You don’t often hear the crowd howling along with every lyric at a music festival. Perhaps that’s expected for headliners like A Tribe Called Quest or LCD Soundsystem, but even at an ostensibly indie-skewing event like Pitchfork Music Festival, mid-afternoon sidestage performers generally aren’t that widely beloved or even that widely known. So the outpouring of enthusiasm for Pinegrove at the Blue Stage on Sunday was startling to witness.
Kids were moshing to music that could qualify as alt-country. One person brought their vinyl copy of Cardinal into the morass of humanity up front and regularly held it high, as if flying a flag to show their allegiance. Friends — strangers? — threw their arms around each other and swayed side to side during “Aphasia.” One guy climbed a tree to get a better view during “Old Friends.” The love was palpable in a way I rarely witnessed this weekend, though as someone who considers Cardinal one of last year’s absolute best releases and who was caught up in the pandemonium myself, I may be a little bit biased here.
Frankly, even a hater couldn’t deny the Pitchfork crowd’s fervor for this band. The gospel of Pinegrove, steadily spreading for half a decade as the project evolved from a collegiate distraction to a hard-touring underground institution, has rapidly expanded its reach since Cardinal emerged 17 months ago. The album has been one of the great word-of-mouth success stories in recent indie rock history, and deservedly so: Pinegrove are one of the greatest bands in the world right now. They’ve happened upon a captivating formula, infusing Wilco-style roots rock with emo’s confessional spirit and cathartic roof-raising choruses. Evan Stephens Hall writes with a keen eye for interpersonal drama and quarter-life angst, and he manages to spin 50-cent words into melodies so contagious that on Sunday he had a field full of people screaming “ventricles” and “sublimate” right back at him.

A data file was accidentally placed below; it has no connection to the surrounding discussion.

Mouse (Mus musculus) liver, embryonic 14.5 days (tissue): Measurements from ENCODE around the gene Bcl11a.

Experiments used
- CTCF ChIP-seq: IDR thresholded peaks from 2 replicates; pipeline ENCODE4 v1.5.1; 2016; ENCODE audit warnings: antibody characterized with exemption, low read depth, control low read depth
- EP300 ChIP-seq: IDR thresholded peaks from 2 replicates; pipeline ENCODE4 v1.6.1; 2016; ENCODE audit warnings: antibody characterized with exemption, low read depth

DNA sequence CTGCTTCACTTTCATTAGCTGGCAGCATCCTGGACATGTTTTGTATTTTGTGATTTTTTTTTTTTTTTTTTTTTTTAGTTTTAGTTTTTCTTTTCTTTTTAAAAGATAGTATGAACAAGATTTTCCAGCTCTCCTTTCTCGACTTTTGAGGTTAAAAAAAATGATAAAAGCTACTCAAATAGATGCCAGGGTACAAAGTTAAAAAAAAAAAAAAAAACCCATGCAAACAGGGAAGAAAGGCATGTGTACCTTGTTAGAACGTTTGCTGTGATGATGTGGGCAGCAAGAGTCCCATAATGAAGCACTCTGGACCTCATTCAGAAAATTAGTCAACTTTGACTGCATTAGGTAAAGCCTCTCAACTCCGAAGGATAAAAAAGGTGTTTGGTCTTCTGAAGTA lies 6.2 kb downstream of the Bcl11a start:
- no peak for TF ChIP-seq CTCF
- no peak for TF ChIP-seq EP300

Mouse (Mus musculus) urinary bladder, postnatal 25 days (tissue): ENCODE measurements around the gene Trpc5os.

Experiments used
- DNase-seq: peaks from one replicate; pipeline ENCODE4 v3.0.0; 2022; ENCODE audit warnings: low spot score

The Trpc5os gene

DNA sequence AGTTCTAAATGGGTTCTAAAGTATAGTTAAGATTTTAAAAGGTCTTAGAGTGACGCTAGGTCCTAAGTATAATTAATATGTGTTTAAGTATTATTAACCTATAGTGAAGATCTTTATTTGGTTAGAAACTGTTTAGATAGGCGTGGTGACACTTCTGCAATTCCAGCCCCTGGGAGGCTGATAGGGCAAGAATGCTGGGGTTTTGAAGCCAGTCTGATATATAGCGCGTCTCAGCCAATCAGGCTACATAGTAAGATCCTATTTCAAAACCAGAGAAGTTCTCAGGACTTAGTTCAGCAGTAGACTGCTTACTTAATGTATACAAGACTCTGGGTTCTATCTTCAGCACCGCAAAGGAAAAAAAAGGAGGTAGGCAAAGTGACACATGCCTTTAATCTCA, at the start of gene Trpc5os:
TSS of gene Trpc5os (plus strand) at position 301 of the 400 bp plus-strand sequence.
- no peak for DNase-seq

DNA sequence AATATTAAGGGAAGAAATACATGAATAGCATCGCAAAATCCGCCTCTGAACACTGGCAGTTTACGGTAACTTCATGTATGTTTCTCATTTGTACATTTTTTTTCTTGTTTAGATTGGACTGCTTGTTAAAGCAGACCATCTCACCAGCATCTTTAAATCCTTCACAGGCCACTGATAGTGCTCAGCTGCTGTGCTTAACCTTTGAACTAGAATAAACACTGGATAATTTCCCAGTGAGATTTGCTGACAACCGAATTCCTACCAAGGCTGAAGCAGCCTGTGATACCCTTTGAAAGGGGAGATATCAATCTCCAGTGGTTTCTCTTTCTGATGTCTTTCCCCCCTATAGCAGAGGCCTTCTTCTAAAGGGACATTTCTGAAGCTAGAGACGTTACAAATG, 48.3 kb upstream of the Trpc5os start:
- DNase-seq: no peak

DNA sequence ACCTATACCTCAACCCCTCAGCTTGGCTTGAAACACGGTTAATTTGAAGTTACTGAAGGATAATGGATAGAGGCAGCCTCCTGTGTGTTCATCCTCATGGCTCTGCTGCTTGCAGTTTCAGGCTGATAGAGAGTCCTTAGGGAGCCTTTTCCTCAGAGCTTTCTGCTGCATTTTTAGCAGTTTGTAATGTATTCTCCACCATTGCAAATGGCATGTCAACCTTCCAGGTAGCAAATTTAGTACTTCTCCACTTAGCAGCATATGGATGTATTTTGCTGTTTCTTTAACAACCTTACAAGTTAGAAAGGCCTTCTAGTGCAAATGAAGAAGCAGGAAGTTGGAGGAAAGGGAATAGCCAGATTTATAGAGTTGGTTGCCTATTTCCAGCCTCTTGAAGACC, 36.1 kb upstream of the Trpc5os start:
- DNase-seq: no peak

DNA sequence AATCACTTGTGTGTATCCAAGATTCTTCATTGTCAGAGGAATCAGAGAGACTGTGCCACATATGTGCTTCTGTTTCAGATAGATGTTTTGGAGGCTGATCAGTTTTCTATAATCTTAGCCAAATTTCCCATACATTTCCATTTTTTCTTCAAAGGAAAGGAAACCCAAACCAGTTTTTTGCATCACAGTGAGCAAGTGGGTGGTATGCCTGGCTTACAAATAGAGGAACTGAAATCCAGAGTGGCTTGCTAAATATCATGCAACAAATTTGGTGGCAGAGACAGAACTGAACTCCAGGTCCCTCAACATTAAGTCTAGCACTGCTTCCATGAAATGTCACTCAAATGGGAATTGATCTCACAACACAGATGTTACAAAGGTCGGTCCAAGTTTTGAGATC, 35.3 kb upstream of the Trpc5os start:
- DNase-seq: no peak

It’s funny — a couple years ago Pitchfork wouldn’t have even booked a band that made its bones in the emo scene (whether or not they claim that mantle for themselves). But the Hotelier broke down that barrier last year in thrilling fashion, and Jeff Rosenstock delivered one of the more memorably ecstatic festival sets of this weekend, and Pinegrove whipped up the audience into fits of feverish devotion Sunday. The festival is better off for acknowledging that these bands exist.
Assuming the bands are interested in stepping into Pitchfork’s sphere of influence — not necessarily a given with artists from a DIY background — they’re better off too. Who knows how many people joined the cult of Pinegrove yesterday? Hall has tweeted that he expects the band’s next album to be out in March, and if the rhapsodic response to their old music Sunday is any kind of microcosm for the world at large, that next record is going to be huge. Perhaps someday Pinegrove will be headlining this event.